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By Liz Atwood and Liz Atwood,Evening Sun Staff | May 13, 1991
Stepping up efforts to win business in Kuwait, Marylan companies will exhibit goods ranging from poultry to dredging ,, equipment at an American products trade show this week in the United Arab Emirates.About 25 Maryland businessmen are in Dubai to market their goods in an effort coordinated by the Kuwait Maryland Partnership, said William Touchard, the organization's vice president. In addition, the products of another 25 state companies are being marketed by members of the partnership, who are distributing company brochures and leaflets.
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SPORTS
By Don Markus, The Baltimore Sun | May 19, 2012
The jockey had raced an Arabian horse only once before and had never met the trainer before. The trainer, a former jockey himself, has never actually mounted an Arabian. The owner is an 18-year-old Shiek who, according to the trainer, knows very little about horses, even Arabians. Experience seemed to be insignificant when it comes to T M Fred Texas, the 5-year-old Arabian who followed a world championship in Dubai in March with a victory Saturday in the first President of United Emirates Cup at Pimlico Race Course . T M Texas paid $4.40.
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NEWS
By Peter Hermann and Peter Hermann,SUN STAFF | July 17, 1998
Adnan Obaid Mohamed Al Zaabi thinks his country has a car theft problem. But the United Arab Emirates only has a handful every few months.While Zaabi believes homicide is a troubling issue, his tiny desert nation averages only one a year.So when the 33-year-old police captain from Abu Dhabi went for a ride with Baltimore police this week, he got a lesson in big-city crime.In four hours Wednesday, he accompanied police responding to a mugging and to a family squabble, went on a drug raid and watched an officer fight a bureaucracy that couldn't tell him whether his department had towed a 1986 Toyota.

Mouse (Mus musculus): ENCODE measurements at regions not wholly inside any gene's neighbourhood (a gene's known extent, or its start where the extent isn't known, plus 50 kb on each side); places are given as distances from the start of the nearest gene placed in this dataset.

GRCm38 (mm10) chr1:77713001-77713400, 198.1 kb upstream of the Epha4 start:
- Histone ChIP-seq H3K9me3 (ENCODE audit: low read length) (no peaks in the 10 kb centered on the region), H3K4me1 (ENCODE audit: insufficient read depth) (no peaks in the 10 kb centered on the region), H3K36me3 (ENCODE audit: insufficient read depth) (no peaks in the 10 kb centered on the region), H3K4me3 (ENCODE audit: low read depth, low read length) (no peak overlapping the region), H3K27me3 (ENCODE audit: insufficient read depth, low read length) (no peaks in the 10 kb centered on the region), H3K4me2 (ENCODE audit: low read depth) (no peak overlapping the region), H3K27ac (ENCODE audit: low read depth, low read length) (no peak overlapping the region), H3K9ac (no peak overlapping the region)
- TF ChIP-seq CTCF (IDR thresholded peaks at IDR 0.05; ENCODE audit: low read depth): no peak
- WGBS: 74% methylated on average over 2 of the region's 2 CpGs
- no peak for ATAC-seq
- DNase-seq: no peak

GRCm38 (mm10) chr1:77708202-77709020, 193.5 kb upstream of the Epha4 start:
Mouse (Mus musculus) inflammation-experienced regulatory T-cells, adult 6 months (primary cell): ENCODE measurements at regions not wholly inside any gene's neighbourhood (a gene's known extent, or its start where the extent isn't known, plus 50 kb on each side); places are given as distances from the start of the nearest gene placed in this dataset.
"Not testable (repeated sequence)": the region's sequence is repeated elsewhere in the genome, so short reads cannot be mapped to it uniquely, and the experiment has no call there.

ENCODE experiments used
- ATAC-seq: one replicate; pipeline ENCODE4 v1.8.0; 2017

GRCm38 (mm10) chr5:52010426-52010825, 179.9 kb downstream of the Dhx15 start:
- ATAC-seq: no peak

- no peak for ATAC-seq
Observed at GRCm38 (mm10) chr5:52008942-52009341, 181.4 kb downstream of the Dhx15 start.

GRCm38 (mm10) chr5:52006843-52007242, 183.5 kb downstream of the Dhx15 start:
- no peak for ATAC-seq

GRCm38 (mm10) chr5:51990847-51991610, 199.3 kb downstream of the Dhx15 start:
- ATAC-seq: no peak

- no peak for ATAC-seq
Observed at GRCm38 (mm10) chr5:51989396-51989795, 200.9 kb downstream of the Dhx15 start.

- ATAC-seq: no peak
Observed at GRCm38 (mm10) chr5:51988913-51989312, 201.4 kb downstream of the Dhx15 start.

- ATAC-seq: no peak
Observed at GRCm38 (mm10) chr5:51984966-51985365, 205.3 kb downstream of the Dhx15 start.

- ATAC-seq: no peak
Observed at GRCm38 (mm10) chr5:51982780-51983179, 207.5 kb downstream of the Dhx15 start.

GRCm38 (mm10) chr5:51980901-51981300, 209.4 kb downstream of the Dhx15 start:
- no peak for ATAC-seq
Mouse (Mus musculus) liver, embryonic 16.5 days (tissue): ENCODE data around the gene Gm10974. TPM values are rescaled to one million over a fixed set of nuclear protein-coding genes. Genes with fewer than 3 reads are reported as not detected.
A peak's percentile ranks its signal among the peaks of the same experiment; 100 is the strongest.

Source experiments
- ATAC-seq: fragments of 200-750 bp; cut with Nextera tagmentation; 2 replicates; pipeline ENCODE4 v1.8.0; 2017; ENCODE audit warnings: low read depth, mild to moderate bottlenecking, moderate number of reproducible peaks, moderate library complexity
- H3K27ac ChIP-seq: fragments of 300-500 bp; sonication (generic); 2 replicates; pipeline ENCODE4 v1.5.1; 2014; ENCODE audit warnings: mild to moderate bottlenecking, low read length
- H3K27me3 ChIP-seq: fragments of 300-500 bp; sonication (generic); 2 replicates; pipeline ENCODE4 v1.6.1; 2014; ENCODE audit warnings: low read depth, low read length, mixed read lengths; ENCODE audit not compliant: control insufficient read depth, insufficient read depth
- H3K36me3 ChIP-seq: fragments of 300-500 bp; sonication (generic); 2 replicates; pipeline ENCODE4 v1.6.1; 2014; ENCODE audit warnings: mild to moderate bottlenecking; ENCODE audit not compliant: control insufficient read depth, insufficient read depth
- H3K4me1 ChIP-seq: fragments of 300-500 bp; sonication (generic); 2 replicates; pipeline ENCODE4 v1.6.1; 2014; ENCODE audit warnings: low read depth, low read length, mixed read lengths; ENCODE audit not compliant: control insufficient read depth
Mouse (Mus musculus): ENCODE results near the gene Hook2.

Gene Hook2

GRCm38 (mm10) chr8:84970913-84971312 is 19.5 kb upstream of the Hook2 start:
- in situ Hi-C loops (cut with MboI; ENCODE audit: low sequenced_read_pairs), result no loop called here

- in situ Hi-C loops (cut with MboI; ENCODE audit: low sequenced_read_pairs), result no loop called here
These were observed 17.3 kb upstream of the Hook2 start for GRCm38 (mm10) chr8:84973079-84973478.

TRAVEL
By Michelle Deal-Zimmerman | December 6, 2009
Abu Dhabi, the capital of the United Arab Emirates, is sometimes upstaged by its neighbor, the uber glitzy Dubai, but that may be coming to an end as concerns about Dubai's debts grow. Abu Dhabi is expected to provide fiscal stability in the region, perhaps garnering more attention from tourists who prefer not worrying about the economic situation. And it can't hurt that Frommer's has named the city a top destination for 2010. Here are five things to do: 1 Get lost in a mosque : Visit Sheikh Zayed Mosque, one of the largest mosques in the world.
BUSINESS
By Greg Schneider and Greg Schneider,SUN STAFF | May 13, 1998
Lockheed Martin Corp. failed to hit the target yesterday for the fifth straight time with a high-profile Army missile system that it spent the past year trying to perfect. The $12 million test lasted 5.8 seconds.The failure of the system, which has come under harsh congressional scrutiny as a symbol of trouble in the nation's ballistic missile defense program, marred what could have been a grand day for the Bethesda company.Several hours after the disastrous New Mexico flight test, the United Arab Emirates agreed to a major purchase of F-16 fighter planes.
NEWS
By U.S. Central Command, Riyadh, Saudi Arabia | February 25, 1991
These are the forces participating in the effort to push Iraqi troops out of Kuwait:Land forcesUnited States, Britain, Saudi Arabia, France, Bahrain, United Arab Emirates, Oman, Qatar, Syria, Kuwait, Egypt.Air forcesUnited States, Britain, Saudi Arabia, Italy, Kuwait, Canada, United Arab Emirates, Bahrain, Qatar.Naval forcesUnited States, Britain, Saudi Arabia, Kuwait.
BUSINESS
By Bloomberg Business News | January 12, 1994
PARAMUS, N.J. -- Toys "R" Us Inc. said it will open 115 new company-owned stores and expand into the Middle East with franchised stores in 1994 as part of the largest expansion program in the company's history.In addition, the toy company said that it will make an investment of another sort by repurchasing $1 billion of its common stock.The world's largest children's specialty retailing chain recently created a franchising division to enable it to accelerate the expansion of the Toys "R" Us concept throughout the world.
NEWS
By Russell Baker | January 10, 1995